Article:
Eye Tracking With The Oculus Rift


There’s a lot you can do with eye and gaze tracking, when it comes to interface design, so when [Diako] got his hands on an Oculus Rift, there was really only one thing to do.

Like a few other solutions for eye tracking we’ve seen, [Diako] is using a small camera with the IR filter removed to read the shape and location of an eye’s pupil to determine where the user is looking. This did require cutting a small hole near one of the Oculus’ eye cups, but the internal camera works great.

To get a window to the world, if it were, [Diako] slapped another camera onto the front of the Oculus. These two cameras are fed into the same computer, the gaze tracking is overlaid with the image from the front of the headset, and right away the user has a visual indication of where they’re looking.

Yes, using a computer to know where you’re looking may seem like a rather useless build, but stuff like this is used in research and extraordinarily high tech heads up displays. Although he’s not using the motion tracking on the Oculus, if [Diako] were to do so, he’d have the makings of one of the most powerful heads up displays possible.

21 thoughts on “Eye Tracking With The Oculus Rift

  1. Oh look, someone’s already put together a DIY version of one of the things I’m afraid will most likely be incorporated into the rift itself. Fantastic.

    This is one feature I’d really rather facebook not get the data on…the advertisements are invasive enough as it is, imagine if they were getting real time data based on what adds you looked at for statistically longer periods of time.

    1. If you’re paranoid about Facebook gathering usage data, you’re better off not even bothering with the Oculus. I on the other hand hope they include eye-tracking as it has a lot of really great uses. Personally, I trust the hackers out in the world enough to know that if usage data is being collected, they will find a way to prevent it.

    2. It IS possible for a company to acquire another company without swallowing it hole. Apparently Facebook has a pretty good track record for letting the companies do their own thing. But sure, put that tin foil hat on and shit :P

      1. Isn’t the Oculus open source? Meaning even if Facebook did incorporate ads or data garthering like that then we can just run an open source firmware for it. Even if it isnt open source I can gaurentee that if they did start data gathering and putting ads in it, open source software to run the rift will be developed by the community.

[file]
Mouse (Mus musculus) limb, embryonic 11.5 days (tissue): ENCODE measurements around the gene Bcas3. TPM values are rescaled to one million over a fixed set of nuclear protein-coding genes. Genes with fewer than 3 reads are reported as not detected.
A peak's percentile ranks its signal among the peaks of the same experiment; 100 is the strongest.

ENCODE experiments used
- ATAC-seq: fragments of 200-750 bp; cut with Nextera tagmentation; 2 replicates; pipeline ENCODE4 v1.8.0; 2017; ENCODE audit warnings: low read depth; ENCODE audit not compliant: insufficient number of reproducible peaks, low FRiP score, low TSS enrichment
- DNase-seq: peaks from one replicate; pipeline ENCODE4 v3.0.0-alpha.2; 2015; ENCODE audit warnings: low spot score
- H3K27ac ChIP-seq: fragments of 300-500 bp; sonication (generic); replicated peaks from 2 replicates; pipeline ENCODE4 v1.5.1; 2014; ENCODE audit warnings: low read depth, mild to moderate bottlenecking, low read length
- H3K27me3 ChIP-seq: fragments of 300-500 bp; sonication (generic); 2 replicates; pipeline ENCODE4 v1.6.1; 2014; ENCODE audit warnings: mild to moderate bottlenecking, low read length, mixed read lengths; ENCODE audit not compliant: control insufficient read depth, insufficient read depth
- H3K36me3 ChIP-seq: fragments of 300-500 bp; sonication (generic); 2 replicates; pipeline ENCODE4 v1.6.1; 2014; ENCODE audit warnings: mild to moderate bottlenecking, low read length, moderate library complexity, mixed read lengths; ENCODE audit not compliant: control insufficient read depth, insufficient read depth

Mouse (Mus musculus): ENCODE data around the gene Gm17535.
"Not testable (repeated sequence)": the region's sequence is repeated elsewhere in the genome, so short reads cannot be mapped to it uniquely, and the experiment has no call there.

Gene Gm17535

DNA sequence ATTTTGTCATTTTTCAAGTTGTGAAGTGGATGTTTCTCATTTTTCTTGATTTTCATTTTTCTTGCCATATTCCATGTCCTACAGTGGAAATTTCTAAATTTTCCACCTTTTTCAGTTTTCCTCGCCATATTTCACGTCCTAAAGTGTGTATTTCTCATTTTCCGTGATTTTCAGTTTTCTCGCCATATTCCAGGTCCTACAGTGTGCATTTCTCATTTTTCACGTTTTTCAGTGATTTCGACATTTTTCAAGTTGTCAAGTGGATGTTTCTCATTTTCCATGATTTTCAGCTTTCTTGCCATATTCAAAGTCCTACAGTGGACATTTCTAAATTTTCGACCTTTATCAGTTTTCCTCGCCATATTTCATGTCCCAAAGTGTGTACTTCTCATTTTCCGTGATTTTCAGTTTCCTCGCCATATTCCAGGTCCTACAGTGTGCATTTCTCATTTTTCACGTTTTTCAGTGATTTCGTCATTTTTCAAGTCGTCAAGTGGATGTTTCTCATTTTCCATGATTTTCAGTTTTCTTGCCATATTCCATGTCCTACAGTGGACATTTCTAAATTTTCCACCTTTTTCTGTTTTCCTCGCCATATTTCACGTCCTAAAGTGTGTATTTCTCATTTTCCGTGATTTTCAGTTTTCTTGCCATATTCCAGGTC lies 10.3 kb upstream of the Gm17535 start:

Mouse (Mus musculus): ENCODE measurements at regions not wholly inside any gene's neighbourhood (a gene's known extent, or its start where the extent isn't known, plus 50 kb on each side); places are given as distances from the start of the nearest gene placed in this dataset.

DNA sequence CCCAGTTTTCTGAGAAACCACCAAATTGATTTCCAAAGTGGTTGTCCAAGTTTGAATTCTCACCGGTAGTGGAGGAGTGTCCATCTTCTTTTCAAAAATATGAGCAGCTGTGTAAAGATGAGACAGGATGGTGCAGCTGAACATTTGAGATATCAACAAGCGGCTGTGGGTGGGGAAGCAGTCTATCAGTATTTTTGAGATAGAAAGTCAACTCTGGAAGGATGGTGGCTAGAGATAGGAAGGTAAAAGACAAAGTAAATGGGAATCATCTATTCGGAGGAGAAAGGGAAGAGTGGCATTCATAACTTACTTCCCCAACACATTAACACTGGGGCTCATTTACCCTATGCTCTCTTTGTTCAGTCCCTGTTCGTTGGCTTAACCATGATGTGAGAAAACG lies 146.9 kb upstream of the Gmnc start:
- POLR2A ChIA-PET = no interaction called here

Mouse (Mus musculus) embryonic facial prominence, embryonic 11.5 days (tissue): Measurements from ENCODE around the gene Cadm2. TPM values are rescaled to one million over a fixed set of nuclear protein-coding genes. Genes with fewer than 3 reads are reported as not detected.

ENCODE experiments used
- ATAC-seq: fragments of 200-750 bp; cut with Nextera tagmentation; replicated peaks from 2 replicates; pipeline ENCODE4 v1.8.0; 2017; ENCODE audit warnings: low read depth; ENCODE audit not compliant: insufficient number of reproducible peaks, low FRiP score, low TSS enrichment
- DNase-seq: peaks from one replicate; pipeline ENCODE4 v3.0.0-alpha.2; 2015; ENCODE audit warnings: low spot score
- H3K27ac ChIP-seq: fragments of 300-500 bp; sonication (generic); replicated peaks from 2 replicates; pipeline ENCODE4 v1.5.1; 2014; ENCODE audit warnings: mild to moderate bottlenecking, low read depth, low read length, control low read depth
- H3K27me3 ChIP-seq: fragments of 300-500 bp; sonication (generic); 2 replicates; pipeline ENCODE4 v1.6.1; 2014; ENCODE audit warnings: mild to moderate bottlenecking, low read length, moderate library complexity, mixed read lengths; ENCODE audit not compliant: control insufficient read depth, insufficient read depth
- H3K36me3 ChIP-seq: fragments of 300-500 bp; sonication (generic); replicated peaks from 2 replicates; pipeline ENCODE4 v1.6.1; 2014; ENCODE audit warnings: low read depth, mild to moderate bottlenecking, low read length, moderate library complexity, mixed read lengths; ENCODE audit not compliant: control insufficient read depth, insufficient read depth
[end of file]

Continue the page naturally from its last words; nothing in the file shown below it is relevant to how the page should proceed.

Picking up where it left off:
2. Now make it creepy, by putting two round shaped LCD displays on the front to show two eyes moving according to the eye movements. Now you have something!!! Have a conversation with THAT and see if you don’t want to look away after about a minute.

  3. Reblogged this on Carpet Bomberz Inc. and commented:
    Now THAT is amazing, but not out of the question either. Why can’t you do eye tracking with an Oculus Rift? How much more hardware and extra calibration steps would you need to do data collection like this? Seems like a great value add for folks doing Brain and Cognitive Science research with 3D test rigs. Maybe this will open up a market for Oculus Rift as research device.

  4. Someone needs to figure out how to implement measuring the focal distance of the eye, with very fast response. That, with eye tracking, will be the start of truly realistic VR.

    1. I think just having the game do a DOF focal point to whatever distance the eye is currently looking at, at having the focal point “move” just as fast as the average eye can would make it extremely realistic. It would only not work if the user tried to trick it, eg: manually focus on things.

      1. The problem is that the rift simply cannot deal with your eye changing focal depth. That’s one of the major problems with current VR tech, in my opinion. You’ve got depth cues via parallax but not by focusing.

        You either need a pinhole projector (yes, that’s a thing) or active optics to actively defocus what you’re looking at.

  5. All the hoopla about tracking your eyes to correct the optics and rendering is forgetting the part of population who live with lenses in front of their eyes, which distort the view based on the same geometrical constraints as the VR headset.

    And it’s not an actual problem because you simply get used to the distortion in a matter of minutes to the point that swapping to contact lenses that don’t have the distortion make the wearer disoriented for a moment.

    I used to have glasses that had wide field distortion towards the sides, and adapting to glasses that didn’t have that took about half a day.

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